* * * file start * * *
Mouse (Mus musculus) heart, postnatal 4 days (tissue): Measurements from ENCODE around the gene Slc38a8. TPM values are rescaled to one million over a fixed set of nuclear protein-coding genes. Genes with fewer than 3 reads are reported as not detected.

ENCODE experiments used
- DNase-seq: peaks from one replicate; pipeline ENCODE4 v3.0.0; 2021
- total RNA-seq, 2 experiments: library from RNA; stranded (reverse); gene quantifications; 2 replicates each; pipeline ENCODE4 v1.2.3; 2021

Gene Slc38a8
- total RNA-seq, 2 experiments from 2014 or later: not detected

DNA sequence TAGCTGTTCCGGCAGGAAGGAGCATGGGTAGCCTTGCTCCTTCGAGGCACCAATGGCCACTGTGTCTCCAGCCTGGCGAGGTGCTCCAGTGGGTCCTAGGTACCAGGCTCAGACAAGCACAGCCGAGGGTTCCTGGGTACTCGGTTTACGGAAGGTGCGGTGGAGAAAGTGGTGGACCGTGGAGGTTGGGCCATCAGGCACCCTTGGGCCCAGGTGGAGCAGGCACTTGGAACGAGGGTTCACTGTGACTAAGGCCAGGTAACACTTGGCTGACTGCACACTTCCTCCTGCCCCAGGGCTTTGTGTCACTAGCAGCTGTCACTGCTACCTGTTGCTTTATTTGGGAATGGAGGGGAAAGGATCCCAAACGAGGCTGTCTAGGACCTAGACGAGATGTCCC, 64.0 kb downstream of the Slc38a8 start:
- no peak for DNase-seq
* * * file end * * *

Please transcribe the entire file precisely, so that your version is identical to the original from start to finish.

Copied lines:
Mouse (Mus musculus) heart, postnatal 4 days (tissue): Measurements from ENCODE around the gene Slc38a8. TPM values are rescaled to one million over a fixed set of nuclear protein-coding genes. Genes with fewer than 3 reads are reported as not detected.

ENCODE experiments used
- DNase-seq: peaks from one replicate; pipeline ENCODE4 v3.0.0; 2021
- total RNA-seq, 2 experiments: library from RNA; stranded (reverse); gene quantifications; 2 replicates each; pipeline ENCODE4 v1.2.3; 2021

Gene Slc38a8
- total RNA-seq, 2 experiments from 2014 or later: not detected

DNA sequence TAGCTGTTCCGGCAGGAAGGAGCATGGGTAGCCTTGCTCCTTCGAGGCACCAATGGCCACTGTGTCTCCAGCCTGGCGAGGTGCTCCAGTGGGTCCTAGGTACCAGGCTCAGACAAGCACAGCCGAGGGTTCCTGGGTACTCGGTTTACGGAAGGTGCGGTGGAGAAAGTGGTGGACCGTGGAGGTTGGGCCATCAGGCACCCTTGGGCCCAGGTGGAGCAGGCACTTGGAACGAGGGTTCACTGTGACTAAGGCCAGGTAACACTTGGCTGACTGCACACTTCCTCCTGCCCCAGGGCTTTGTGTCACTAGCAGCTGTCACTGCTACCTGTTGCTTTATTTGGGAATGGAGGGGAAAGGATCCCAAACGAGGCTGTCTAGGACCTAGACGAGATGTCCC, 64.0 kb downstream of the Slc38a8 start:
- no peak for DNase-seq